Joe Dillnutt dislocated his shoulder during a charity event in Afghanistan in 2013, when he was serving with 2 Royal Anglian. It has never...
Joe Dillnutt dislocated his shoulder during a charity event in Afghanistan while serving with 2 Royal Anglian in 2013. It has never healed properly; he has no strength or movement in it and the chronic pain he’s endured over the years led to a brain injury.
He runs with his left arm in a sling – something that prevents him from running as most people do, swinging their arms back and forth to propel their torso forward at speed.
Still, encouraged by his wife, Dillnutt joined an athletics club and took up sprinting. He hadn’t run for four years and to begin with it was, in his own words, “agonising”.
But, after being fitted with a new sling, he began to enjoy it and five years after his injury, he’s at the Invictus Games in Australia, having been trained by Paralympic coach, Joe McDonnell.
“I knew the benefits of sport recovery from going on a couple of Help for Heroes events,” Dillnutt told Forces News.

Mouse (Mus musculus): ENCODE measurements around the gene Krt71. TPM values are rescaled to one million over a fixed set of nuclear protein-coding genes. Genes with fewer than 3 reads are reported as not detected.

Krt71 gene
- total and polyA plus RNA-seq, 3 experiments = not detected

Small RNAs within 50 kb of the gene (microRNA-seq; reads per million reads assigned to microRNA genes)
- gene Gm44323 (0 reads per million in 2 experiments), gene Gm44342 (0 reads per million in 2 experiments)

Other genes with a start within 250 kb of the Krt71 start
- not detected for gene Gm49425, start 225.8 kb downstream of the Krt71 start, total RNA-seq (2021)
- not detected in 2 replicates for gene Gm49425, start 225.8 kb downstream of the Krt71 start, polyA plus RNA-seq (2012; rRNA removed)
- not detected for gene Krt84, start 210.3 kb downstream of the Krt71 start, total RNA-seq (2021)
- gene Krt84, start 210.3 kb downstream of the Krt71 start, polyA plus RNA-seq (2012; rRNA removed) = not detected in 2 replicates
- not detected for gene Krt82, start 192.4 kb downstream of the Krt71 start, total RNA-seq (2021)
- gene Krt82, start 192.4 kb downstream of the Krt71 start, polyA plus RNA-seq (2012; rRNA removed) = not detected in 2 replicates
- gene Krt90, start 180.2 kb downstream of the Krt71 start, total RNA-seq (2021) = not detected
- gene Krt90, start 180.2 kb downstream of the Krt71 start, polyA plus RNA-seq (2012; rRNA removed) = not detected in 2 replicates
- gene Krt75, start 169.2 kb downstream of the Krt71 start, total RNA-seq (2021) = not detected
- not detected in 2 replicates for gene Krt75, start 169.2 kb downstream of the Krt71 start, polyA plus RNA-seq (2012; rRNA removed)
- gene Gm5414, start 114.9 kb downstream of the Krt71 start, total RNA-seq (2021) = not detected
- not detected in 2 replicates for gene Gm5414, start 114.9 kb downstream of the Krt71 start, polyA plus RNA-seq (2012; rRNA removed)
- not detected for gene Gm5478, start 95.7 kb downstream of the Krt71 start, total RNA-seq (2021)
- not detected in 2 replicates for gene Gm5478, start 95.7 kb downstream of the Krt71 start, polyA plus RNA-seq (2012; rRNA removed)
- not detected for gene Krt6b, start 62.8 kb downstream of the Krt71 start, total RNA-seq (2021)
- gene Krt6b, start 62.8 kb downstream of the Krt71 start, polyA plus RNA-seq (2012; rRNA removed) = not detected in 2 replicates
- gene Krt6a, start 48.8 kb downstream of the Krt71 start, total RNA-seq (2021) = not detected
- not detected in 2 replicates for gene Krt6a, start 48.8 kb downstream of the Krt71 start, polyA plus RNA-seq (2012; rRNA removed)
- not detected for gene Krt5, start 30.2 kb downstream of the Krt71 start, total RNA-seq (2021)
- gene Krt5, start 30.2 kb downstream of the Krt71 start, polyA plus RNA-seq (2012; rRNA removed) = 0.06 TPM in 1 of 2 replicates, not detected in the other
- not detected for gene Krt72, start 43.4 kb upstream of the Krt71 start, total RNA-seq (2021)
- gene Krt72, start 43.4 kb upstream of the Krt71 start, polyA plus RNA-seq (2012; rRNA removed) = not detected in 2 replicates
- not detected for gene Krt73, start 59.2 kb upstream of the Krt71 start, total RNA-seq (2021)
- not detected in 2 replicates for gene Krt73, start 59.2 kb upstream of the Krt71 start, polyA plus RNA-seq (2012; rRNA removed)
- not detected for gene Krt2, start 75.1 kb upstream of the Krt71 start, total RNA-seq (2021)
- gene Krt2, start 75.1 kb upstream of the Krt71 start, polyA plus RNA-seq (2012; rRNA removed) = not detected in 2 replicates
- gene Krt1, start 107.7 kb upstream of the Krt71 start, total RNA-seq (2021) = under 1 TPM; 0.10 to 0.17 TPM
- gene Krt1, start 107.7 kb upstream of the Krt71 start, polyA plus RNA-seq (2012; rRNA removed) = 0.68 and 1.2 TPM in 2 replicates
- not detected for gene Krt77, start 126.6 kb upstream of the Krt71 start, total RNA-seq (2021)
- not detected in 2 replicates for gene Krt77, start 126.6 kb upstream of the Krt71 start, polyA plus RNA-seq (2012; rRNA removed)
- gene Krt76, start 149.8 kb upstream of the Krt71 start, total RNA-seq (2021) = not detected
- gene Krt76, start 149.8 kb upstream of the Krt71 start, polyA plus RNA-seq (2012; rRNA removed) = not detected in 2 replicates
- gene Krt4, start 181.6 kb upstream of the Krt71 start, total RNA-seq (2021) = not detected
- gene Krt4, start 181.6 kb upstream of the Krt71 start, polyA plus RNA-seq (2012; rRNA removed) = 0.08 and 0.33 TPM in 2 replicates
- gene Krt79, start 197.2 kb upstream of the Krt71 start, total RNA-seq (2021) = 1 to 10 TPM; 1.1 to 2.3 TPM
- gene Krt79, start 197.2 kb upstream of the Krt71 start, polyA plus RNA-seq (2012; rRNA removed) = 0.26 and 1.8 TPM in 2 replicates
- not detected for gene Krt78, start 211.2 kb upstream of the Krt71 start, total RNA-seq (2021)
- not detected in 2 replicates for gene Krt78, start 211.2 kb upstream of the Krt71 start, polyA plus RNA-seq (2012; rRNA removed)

“But I didn’t understand the effect that it has on people, until I started doing it. I think I’ve changed completely as a person again.”
“My family members and closest friends say they’ve seen a real change in me; I’ve put weight back on that I’d lost drastically. I’m a happier person – more talkative, bit more back to my normal self.”
“What he’s learning is probably more about coping with situations,” said McDonnell.
“Although he’s learning very, very quickly on the track,” he added.
“From where he was to where he is, he’s done an incredible job. You can see with Joe that every time he comes and does a session, he learns something new. There’s that little one percent of confidence that goes into that, that changes what he does and how he handles situations.”
Ahead of his departure, Dillnutt said the thing he was most looking forward to about Invictus was simply performing:
“[I’m] most looking forward to competing, love pushing myself and to see where I’m at compared to other people with similar injuries to me. Got a bit of an odd injury, not many people tend to just have a problem with one arm and nothing else.”
“What I’m not looking forward to is with my brain is that I really struggle with crowds,” he added.
“All the noise, all the attention that’s going to be on us, the spotlight - really going to struggle with that. But I’ve got ways and means of coping with that."
"Luckily my wife knows how to spot when my brain’s starting to go bad and she’s taught a few of the people that are going to be around me how to deal with that. I refer to her as my safety blanket, if she’s there it’s okay.”